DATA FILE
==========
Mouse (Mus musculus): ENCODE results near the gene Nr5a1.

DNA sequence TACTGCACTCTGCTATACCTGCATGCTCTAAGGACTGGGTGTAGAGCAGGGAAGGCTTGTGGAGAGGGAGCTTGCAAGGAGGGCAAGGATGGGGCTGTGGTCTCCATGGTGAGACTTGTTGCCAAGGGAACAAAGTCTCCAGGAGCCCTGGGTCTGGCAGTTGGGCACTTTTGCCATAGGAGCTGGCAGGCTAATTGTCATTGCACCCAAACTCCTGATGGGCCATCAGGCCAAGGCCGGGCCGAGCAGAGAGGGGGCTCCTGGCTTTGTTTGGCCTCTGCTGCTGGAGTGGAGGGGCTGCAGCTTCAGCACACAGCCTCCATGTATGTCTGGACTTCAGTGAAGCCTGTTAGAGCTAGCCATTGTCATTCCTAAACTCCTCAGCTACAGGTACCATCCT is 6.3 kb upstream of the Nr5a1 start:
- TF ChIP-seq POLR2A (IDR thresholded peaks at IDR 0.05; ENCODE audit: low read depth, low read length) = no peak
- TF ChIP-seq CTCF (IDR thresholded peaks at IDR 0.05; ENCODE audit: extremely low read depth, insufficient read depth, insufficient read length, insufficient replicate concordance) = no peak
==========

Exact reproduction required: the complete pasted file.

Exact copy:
Mouse (Mus musculus): ENCODE results near the gene Nr5a1.

DNA sequence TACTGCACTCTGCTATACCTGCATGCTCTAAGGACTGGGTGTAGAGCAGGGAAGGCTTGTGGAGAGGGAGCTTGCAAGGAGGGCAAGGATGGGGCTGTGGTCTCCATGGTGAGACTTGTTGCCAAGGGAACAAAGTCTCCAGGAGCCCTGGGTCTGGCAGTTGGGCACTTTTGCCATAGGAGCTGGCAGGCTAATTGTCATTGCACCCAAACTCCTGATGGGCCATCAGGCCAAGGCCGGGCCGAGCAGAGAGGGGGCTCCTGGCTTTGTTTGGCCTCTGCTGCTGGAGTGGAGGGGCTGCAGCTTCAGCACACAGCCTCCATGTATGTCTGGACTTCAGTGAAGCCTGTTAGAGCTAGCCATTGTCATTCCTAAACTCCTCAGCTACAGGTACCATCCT is 6.3 kb upstream of the Nr5a1 start:
- TF ChIP-seq POLR2A (IDR thresholded peaks at IDR 0.05; ENCODE audit: low read depth, low read length) = no peak
- TF ChIP-seq CTCF (IDR thresholded peaks at IDR 0.05; ENCODE audit: extremely low read depth, insufficient read depth, insufficient read length, insufficient replicate concordance) = no peak